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Jon Smith
Dr. Reed
English 101
July 29, 2014
The Shift of Work Ethic
In the industrial age, hard work was the main way of being recognized in one‟s
job. The harder one worked, the more he got paid. However in today‟s workforce hard
work doesn‟t necessarily pay off. Instead of diligence, determination, and drive, the way
to get pay raises is scheduled and based off of seniority. This has caused a shift in
mentality for our nation‟s youth. Rather than working hard to get recognized, it is
acceptable to do the bare minimum and most likely get the same scheduled recognition
that the diligent worker gets. What has caused this shift in mentality? The societal view
of an ideal job has changed and consequently has altered the perception of the ideal
Today‟s idea of the preferable course of life is to excel in high school, go to a
great college, excel in college, land a job that will blossom into a high-paying career, and
live life as one wishes. This wasn‟t always the case. Not too long ago college was almost
seen as a pipe dream for most high school students. Instead of getting good grades to get
into a good college, they focused more on working and learning trades that will land them
good jobs. These jobs were typically blue collar and required much physical labor.
Copious amounts of time and effort were demanded to perform these jobs well. Those
that worked the hardest were recognized; those that slacked and acted lazy were replaced.
This is not necessarily the case in today‟s workforce. The ideal job is typically white
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collar with little to no physical strain. In the fall of 2010, Dr. Joseph Simplicio wrote an
article entitled, “Portrait of the College Employee: Work „em‟ to Death, or Leave „em‟
alone” in which he discusses two types of modern day workers. These two types are
called the “Sure I‟ll do it” worker, and the “No way, not me” type (Simplicio 136). The
first of the two is the worker that does everything they are asked to do without any
complaints. They show up to work early, leave late, and are always volunteering without
having to be asked. During team projects they shoulder most of the burden and are
humble enough to give credit to everyone else. The latter does the bare minimum the job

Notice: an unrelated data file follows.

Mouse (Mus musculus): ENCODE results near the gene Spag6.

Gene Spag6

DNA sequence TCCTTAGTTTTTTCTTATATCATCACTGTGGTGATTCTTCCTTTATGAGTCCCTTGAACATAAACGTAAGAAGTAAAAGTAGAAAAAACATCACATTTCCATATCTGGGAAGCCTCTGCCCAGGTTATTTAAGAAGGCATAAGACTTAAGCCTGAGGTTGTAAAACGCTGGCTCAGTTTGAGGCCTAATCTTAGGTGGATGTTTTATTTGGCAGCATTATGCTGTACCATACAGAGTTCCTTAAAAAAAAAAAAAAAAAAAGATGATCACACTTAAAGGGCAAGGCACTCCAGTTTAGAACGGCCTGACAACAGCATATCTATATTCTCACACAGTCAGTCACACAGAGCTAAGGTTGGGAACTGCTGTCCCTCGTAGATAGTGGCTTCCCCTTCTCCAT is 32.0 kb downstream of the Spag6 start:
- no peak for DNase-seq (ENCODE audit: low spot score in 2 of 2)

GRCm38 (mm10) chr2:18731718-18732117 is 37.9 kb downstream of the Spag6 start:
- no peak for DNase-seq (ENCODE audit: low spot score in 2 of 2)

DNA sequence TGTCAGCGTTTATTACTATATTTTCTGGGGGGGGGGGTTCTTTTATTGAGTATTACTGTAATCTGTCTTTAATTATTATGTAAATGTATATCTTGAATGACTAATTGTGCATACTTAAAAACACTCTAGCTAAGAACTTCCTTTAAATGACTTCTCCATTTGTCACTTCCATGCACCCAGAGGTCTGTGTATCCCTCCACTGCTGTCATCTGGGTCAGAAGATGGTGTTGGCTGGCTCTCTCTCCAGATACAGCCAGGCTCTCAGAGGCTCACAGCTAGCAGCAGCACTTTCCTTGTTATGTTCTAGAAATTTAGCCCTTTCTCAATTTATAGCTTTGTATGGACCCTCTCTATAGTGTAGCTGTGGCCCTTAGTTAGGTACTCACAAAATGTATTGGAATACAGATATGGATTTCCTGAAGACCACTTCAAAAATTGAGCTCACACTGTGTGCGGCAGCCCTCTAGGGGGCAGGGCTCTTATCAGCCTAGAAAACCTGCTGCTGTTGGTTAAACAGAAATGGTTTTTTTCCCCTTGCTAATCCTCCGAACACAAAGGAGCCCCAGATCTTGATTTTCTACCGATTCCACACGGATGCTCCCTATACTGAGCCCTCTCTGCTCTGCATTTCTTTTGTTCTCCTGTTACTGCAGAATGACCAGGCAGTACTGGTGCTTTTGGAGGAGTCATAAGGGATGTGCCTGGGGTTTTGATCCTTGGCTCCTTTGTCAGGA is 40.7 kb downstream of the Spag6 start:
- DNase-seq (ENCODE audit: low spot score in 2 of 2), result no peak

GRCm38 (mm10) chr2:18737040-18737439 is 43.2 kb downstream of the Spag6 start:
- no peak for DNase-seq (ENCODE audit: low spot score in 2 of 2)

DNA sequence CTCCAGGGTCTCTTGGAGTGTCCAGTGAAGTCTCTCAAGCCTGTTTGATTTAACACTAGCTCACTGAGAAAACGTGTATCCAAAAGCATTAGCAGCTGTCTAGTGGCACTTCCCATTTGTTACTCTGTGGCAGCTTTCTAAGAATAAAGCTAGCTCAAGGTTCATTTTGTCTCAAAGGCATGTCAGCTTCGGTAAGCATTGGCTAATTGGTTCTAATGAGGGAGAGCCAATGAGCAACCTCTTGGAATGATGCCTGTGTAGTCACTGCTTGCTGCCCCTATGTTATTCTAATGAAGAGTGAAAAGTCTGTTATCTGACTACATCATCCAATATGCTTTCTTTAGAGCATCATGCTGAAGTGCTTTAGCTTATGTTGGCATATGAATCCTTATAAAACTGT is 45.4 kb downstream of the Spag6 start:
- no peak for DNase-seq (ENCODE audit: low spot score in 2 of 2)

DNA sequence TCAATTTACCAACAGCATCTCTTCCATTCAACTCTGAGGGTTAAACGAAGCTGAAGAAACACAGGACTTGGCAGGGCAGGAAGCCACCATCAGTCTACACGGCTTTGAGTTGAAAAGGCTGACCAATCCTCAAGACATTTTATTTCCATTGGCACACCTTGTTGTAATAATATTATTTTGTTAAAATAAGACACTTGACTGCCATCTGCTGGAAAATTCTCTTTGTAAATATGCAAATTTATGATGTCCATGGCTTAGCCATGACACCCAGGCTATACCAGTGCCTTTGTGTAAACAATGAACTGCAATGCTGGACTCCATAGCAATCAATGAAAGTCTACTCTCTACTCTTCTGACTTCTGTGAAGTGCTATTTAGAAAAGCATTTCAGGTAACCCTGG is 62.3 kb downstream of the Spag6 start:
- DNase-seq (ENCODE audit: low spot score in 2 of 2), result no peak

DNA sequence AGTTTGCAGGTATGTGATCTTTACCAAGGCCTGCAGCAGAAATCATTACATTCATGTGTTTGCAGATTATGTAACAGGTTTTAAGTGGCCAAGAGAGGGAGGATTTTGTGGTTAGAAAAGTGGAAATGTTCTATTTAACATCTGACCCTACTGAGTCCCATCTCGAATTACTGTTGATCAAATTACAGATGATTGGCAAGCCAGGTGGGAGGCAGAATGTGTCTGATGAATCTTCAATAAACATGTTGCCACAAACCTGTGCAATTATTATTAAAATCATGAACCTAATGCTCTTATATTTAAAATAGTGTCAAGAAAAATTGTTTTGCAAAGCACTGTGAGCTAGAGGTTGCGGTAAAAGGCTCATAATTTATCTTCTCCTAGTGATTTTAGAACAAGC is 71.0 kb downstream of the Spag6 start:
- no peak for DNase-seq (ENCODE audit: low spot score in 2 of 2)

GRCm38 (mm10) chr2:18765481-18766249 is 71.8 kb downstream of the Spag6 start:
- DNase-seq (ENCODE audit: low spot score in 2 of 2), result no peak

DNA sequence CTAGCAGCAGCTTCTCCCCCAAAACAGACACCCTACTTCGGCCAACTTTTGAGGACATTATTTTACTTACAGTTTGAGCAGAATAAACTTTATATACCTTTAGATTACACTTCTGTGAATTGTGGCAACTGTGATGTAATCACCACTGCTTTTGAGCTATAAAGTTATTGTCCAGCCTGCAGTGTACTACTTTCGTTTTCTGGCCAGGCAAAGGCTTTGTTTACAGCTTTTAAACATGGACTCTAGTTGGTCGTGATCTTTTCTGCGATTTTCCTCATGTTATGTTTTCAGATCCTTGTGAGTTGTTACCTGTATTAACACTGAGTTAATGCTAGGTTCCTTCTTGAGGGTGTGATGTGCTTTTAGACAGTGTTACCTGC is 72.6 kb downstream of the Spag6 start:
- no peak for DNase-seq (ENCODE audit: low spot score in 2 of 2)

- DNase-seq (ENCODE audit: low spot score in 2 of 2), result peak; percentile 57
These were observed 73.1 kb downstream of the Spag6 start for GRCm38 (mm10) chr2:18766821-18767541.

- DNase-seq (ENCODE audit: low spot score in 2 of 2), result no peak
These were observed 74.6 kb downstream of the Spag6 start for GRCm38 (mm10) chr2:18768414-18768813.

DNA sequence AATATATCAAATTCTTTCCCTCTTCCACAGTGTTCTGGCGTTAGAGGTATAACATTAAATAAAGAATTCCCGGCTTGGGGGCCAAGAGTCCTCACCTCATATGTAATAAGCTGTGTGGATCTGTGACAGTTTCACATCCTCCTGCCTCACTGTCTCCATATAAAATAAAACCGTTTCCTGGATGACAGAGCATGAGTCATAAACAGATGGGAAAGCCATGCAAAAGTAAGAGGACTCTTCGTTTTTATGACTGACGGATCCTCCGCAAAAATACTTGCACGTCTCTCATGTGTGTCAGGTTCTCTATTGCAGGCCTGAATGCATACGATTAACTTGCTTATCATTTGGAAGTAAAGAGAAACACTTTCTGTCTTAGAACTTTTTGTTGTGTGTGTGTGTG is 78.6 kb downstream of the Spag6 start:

requires to get by. It seems as if laziness in itself is never punished in the modern
workforce. Sometimes even by doing less they thrive more than the “sure I‟ll do it” type
worker. This is because it is a lot less risky in today‟s workplace to do less and assume
less responsibility. That is, assuming more responsibility also means having to shoulder
all the blame when something doesn‟t go right. This leads to workers simply doing the
minimum amount of work that‟s needed to be done and not messing up. The risk is not
worth the reward, if there is any reward. Most companies do scheduled pay raises and
bonuses, so at least from a financial standpoint, taking on more risks and responsibility
grants no more reward than simply getting the job done. Before the societal shift of an
ideal job from blue to white collar occurred, hard work would be aptly rewarded. There
were no scheduled pay raises and all of it was based off of the effort put in. That simply
isn‟t the case anymore.
Even looking at high school students, there exists a similar mentality. In David L.
Green‟s “High school student employment in social context: Adolescents' perceptions of
the role of Part-Time Work,” Green details a survey conducted in Piedmont County that
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aims to depict how high school students view work. According to Green, few students see
regular employment as part of the transition from high school to the real world. Others
work only because their parents say that they should and the remaining claim that work
simply facilitates social skills (Green 428). Along with that, some students say that
working is to get a car and facilitate their lives outside of work. This is definitely a
different perspective on what work is and consequently what the ideal worker is. For the
low paying jobs that current high school students have, not much is expected. Similarly,
high school students don‟t expect much in return from their employer outside of a